Miguel Hernandez, a retired orthopedic surgeon who moved to Cambria two years ago, has a new job: bus driver.
Hernandez, 71, is one of about 30 regular drivers who operate the Cambria Community Bus, a free service for riders who are over 60 or disabled.
It’s a highly personalized service; five days a week, the buses pick up passengers at their homes and take them to doctor’s appointments, the bank, grocery stores, out to lunch, to hair appointments, to the gym — wherever they need to go in Cambria.
Twice a month, a bus takes passengers to San Luis Obispo — Trader Joe’s is a favorite stop there — and once a month it goes to Paso Robles.
Together, the two nine-passenger buses average 9,525 passengers and log 28,000 miles each year.
While there are dial-a-ride services in other communities, those often charge at least a nominal fare. The Cambria service is unique in that it is absolutely free to riders — in large part because the drivers are all volunteers.
Because the buses are small, no special DMV license is required, although drivers do go through a training course.
Hernandez said he was looking for another way to get involved in the community when he noticed the buses — they’re parked near his home when they aren’t in service — and decided to add driving to his roster of volunteer activities. (He also participates in a highway cleanup project, and he organizes a blood drive.)
Because Hernandez is relatively new to the job — he’s been volunteering for three months — he sometimes makes a trial run in his personal car before picking up a passenger in the bus, so he knows exactly where to go.
He was initially nervous about driving a bus — after all, he’d never done it before — “but I tell you, I enjoy it,” Hernandez said.
So does Patty Stephenson, another volunteer driver.
“I love it,” said Stephenson, a travel agent who also works part-time in an art gallery. She’s gotten to know the passengers, and through conversations with them, she’s learned about their families. They’ve gotten to know her family as well. In fact, Stephenson’s son, Gary, is also a Cambria Community Bus driver; he started volunteering first and persuaded his mother to volunteer as well. She’s been at it for three years now.
Joy Gallagher is among her passengers; she’s been riding the Cambria bus for 28 years.
Gallagher, 64, is blind; she depends on the bus to get her to and from the bank, the market, the medical lab. She occasionally takes her two small dogs on the bus for trips to the groomer and the vet.
Gallagher is familiar with all of the drivers, some she’s known for 10 and 15 years.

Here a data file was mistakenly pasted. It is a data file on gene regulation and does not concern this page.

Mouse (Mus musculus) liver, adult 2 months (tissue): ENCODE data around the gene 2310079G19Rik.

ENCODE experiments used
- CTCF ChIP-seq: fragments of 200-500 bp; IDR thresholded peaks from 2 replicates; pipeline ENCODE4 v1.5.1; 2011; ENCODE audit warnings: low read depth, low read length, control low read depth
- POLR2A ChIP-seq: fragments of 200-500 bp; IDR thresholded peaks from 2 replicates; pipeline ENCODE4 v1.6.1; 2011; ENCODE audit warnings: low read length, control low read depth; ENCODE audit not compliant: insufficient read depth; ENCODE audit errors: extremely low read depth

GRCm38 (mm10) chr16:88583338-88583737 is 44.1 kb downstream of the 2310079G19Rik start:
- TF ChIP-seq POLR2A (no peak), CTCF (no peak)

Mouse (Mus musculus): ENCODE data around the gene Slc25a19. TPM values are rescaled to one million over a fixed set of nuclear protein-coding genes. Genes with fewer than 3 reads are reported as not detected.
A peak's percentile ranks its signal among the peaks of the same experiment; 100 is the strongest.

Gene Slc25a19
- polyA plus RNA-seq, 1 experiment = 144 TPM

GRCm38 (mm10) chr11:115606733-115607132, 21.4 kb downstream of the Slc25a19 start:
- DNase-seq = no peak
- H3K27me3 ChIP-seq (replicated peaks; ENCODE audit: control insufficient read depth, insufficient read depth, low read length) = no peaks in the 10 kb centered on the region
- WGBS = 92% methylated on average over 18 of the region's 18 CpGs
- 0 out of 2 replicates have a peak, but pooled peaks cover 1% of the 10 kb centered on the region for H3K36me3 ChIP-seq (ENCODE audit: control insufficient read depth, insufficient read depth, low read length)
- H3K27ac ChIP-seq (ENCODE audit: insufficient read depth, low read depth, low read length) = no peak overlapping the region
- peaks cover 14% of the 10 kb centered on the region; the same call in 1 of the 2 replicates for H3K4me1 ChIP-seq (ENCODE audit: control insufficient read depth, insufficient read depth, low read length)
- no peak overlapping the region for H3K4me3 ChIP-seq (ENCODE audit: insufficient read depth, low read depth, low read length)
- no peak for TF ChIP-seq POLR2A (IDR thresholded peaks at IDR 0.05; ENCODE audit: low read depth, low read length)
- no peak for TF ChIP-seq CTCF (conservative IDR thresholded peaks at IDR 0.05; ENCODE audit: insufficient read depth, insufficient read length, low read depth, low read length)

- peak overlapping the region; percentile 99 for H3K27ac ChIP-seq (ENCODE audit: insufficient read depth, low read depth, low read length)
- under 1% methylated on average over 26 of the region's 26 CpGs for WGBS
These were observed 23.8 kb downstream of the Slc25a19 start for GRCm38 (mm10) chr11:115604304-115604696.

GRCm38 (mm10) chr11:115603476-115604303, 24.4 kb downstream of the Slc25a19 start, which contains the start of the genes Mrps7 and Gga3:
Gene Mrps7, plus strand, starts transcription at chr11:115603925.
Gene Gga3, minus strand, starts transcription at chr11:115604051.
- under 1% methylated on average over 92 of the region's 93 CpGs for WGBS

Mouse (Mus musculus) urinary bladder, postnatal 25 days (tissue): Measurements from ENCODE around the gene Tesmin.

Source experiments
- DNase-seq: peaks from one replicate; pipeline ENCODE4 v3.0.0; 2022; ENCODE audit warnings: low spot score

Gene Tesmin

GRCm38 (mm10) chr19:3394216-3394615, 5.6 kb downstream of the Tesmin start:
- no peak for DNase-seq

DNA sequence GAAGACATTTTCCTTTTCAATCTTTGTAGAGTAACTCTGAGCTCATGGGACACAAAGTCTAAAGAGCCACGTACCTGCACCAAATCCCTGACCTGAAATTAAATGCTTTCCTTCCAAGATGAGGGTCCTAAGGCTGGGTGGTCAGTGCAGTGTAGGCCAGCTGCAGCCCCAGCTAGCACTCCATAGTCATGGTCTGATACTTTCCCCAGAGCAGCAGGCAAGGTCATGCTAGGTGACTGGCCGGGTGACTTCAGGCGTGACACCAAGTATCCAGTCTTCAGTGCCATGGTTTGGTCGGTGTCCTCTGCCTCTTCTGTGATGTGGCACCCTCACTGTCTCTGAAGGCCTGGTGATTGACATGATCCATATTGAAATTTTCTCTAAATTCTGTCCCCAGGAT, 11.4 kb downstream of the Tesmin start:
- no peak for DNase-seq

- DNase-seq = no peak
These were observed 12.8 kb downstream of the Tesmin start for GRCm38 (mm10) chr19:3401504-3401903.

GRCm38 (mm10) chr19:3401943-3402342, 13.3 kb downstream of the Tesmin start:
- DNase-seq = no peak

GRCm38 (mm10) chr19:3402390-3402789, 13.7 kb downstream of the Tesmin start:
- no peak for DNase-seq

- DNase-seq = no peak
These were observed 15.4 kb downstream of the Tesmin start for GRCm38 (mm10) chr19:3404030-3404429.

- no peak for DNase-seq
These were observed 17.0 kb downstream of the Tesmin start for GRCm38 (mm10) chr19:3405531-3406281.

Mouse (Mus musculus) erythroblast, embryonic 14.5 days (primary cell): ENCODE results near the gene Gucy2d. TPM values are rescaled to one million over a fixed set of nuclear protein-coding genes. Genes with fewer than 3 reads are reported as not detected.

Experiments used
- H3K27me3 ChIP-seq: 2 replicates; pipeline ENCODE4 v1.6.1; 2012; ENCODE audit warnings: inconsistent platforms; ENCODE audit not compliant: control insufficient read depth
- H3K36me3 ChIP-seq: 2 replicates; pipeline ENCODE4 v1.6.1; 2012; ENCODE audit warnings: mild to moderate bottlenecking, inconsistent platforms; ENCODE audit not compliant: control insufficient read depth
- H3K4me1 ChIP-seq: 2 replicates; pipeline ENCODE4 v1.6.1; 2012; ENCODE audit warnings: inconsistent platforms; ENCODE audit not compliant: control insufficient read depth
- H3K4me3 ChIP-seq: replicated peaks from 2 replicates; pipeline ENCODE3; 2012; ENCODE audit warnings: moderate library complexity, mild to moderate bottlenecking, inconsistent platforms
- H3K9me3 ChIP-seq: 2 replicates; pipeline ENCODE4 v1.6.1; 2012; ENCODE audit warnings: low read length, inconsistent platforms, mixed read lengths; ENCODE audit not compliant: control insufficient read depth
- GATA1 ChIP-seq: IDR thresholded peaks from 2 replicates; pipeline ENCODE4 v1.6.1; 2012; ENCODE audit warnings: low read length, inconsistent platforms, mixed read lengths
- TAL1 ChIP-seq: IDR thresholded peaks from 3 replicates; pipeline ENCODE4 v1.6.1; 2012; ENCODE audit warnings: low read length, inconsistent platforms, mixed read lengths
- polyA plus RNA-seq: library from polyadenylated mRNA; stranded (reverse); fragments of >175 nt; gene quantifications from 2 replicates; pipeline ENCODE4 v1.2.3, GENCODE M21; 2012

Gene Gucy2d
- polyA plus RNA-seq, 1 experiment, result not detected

“I’m good buddies with all of them,” Gallagher said. “I cannot tell you, they are such wonderful, wonderful people.”
The bus service is very much a grassroots community project. Maintenance costs, license fees, fuel and other expenses are covered through donations and a state-funded mileage reimbursement grant.
We have no doubt that without the bus service, the quality of life of many Cambrians would suffer.
As Gallagher points out, “When you can’t drive, you can’t do a whole lot of stuff.”
While many are involved in the project, it’s the corps of volunteer drivers that keeps the Cambria Community Buses on the road, five days a week, rain or shine. The Tribune is proud to honor each and every driver as an unsung hero.
Want to ride the bus?
Call dispatch at 927-4173, at least one day in advance of the day you need a ride. Call between 9 a.m. and 11 a.m. Monday through Friday to speak directly to the dispatcher. Otherwise, leave a message.
Unsung Hero series
Although The Tribune seeks to celebrate our community's quiet heroes throughout the year, it's especially appropriate during the holidays, when we pause to give thanks, gather with friends and family, and share the warmth and light that brightens our lives.
Unsung heroes are people who practice the Golden Rule and are passionate about their causes but seek no return for their actions other than the satisfaction that comes with helping others.
By highlighting individuals who unselfishly apply their energy and skills to lighten the burden of others, we hope, first, to offer these community heroes the appreciation they deserve; second, to let those who could use the help know of available resources; and, third, to inspire others who are able to help in whatever way they can.